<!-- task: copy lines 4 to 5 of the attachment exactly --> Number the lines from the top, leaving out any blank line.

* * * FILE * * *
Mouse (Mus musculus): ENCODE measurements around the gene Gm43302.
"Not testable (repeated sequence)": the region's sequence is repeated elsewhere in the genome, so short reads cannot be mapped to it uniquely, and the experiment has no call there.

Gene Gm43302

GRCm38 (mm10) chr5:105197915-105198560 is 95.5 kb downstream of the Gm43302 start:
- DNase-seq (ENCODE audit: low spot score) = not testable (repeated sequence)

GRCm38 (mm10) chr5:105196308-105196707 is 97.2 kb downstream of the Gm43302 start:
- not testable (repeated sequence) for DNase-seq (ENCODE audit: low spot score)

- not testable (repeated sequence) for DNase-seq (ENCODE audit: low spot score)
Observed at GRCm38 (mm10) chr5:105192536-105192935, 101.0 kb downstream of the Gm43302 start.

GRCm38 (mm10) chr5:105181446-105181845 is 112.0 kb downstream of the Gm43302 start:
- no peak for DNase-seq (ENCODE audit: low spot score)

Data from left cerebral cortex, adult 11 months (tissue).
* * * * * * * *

GRCm38 (mm10) chr5:105197915-105198560 is 95.5 kb downstream of the Gm43302 start:
- DNase-seq (ENCODE audit: low spot score) = not testable (repeated sequence)